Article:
[Mimedefang] Potential for Business mail servers to not havereverse DNS
john at rudd.cc
Fri Sep 22 11:37:31 EDT 2006
Kevin A. McGrail wrote:
> The consensus, IMO at least but largely driven by AOL's policy, has
> been that a reverse ptr that isn't blank and others as suspect is not
> a completely bad idea. Here is AOL's full policy. The emphasis is mine.
> a.. AOL does *require* that all connecting Mail Transfer Agents have
> established reverse DNS, regardless of whether it matches the domain.
> b.. Reverse DNS must be in the form of a fully-qualified domain name.
> Reverse DNS containing in-addr.arpa are not acceptable, as these are
> merely placeholders for a valid PTR record. Reverse DNS consisting of
> IP addresses are also not acceptable, as they do not correctly
> establish the relationship between domain and IP address.
It's not just AOL policy, it's a strict interpretation of RFC 1912,
# 2.1 Inconsistent, Missing, or Bad Data
# Every Internet-reachable host should have a name. The consequences
# of this are becoming more and more obvious. Many services available
# on the Internet will not talk to you if you aren't correctly
# registered in the DNS.
# Make sure your PTR and A records match. For every IP address, there
# should be a matching PTR record in the in-addr.arpa domain. If a
# host is multi-homed, (more than one IP address) make sure that all IP
# addresses have a corresponding PTR record (not just the first one).
# Failure to have matching PTR and A records can cause loss of Internet
# services similar to not being registered in the DNS at all. Also,
# PTR records must point back to a valid A record, not a alias defined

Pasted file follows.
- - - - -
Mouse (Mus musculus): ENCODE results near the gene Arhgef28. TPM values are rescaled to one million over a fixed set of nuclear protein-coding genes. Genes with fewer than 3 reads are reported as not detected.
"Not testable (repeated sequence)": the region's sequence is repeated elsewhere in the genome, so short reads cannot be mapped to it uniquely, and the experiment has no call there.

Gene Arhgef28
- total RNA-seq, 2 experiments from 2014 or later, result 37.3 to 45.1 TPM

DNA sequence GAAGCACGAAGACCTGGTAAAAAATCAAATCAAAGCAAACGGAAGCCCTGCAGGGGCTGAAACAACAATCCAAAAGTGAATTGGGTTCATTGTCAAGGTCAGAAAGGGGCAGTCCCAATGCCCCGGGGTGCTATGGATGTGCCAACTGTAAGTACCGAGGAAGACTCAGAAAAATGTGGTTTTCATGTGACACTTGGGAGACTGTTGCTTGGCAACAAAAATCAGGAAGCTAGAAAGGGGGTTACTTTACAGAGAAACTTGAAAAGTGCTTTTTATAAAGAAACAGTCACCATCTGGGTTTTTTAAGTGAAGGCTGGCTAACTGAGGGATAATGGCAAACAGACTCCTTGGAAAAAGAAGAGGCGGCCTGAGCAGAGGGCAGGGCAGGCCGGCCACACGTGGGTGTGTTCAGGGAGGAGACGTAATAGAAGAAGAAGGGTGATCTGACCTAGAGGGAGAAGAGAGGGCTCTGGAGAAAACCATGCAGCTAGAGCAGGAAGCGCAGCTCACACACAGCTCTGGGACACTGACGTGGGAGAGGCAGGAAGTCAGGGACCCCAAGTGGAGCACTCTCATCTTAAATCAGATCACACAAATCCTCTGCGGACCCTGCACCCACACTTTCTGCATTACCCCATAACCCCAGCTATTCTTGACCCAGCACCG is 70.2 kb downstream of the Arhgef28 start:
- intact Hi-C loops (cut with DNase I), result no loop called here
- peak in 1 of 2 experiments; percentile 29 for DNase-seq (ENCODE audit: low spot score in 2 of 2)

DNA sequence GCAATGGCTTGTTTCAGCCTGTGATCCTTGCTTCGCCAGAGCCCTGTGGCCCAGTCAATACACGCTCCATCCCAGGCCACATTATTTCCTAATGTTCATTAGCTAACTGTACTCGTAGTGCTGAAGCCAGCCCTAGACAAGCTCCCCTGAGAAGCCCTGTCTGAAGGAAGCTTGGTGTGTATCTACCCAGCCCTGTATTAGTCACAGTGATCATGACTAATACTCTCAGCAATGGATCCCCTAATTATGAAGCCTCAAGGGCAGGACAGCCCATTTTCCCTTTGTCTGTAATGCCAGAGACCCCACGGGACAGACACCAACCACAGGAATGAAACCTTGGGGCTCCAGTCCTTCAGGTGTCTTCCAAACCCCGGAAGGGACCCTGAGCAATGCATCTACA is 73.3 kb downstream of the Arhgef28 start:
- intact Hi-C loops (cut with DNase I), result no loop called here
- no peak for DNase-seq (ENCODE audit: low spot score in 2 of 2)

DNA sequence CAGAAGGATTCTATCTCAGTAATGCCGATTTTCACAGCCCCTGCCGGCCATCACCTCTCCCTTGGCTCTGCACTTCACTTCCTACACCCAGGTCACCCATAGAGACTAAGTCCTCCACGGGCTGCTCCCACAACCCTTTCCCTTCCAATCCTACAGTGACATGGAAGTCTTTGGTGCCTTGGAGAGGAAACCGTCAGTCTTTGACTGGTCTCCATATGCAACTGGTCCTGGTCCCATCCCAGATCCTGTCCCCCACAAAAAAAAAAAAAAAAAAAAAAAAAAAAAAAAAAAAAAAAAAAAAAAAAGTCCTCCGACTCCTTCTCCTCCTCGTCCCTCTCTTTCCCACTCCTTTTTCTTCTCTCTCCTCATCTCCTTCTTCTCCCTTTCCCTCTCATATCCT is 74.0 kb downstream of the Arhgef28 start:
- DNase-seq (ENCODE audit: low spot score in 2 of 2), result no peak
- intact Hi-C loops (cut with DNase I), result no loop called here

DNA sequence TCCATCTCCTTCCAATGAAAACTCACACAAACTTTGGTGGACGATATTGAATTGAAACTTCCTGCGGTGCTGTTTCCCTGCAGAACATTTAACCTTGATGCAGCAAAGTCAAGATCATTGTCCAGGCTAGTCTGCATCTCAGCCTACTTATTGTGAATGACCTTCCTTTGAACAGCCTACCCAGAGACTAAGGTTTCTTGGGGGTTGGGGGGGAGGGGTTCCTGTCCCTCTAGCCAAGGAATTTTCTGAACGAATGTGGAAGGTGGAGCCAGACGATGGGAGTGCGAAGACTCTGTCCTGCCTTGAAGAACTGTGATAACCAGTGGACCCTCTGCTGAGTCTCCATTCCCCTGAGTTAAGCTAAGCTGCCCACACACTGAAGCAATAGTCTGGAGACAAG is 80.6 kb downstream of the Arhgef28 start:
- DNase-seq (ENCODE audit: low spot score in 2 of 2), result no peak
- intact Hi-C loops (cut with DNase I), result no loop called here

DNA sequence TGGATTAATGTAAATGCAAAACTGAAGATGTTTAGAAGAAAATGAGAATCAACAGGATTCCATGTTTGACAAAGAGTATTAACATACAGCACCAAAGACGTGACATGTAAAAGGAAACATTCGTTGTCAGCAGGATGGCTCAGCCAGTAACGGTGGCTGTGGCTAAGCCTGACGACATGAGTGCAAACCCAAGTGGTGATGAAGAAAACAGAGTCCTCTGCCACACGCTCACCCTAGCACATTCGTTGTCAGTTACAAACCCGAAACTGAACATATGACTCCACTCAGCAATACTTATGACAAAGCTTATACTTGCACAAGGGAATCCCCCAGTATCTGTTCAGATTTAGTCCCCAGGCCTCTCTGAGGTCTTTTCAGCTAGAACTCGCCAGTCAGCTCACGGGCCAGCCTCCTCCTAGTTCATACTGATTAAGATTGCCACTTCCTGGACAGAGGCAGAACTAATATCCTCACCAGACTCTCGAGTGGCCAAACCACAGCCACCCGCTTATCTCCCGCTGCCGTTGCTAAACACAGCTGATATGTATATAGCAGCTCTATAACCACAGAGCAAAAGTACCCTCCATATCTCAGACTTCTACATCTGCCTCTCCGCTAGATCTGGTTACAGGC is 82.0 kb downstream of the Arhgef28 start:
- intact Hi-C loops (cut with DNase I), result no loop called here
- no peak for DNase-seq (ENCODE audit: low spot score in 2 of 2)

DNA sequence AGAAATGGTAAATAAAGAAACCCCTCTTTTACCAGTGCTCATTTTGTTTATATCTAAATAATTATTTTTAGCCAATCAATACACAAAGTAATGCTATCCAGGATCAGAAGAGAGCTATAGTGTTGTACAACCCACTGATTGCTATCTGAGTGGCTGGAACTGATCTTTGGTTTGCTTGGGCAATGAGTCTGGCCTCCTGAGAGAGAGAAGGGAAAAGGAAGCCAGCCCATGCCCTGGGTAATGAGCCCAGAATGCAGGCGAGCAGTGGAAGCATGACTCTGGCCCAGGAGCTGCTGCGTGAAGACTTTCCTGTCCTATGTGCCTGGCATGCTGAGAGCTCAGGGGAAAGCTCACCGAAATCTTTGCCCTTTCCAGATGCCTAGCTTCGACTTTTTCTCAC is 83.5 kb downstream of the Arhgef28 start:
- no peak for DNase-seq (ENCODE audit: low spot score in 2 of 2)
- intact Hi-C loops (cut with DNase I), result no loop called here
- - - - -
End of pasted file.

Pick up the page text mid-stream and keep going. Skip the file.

# by a CNAME. It is highly recommended that you use some software
# which automates this checking, or generate your DNS data from a
# database which automatically creates consistent data.
1) every host on the internet should have a name
2) every IP address should have a PTR record
3) PTR records must point to a valid A record, and not a CNAME record
4) it's a good idea for the A record to match the PTR record (resolve
back to the IP addr)
By "strict interpretation", I mean "enforce all of these as MUST
directives, instead of mere SHOULD directives/suggestions".
My mimedefang-filter enforces these in filter_sender, along with
something like the "c" requirement from AOL's policy (about names that
look dynamic). And I interpret #1 as meaning "must have a name which is
listed in DNS" (in otherwords, it must be the key for an A or CNAME
record). This translates into:
Every system which wishes to deliver email to me must have:
* A PTR record for its IP address ("the connecting IP address").
Failure leads to a temporary rejection of the message.
* The PTR record must resolve to a name which is they key for an A
record. Failure leads to a temporary rejection of the message.
* The A record must have at least 1 IP address which matches the
connecting IP address. Failure leads to a permanent failure of the message.
* The name from the PTR record must not look dynamic. Failure is a
permanent rejection of the message.
* The above restrictions can be avoided via SMTP-AUTH.
I have yet to find out that any such rejection was a valid email message.
More information about the MIMEDefang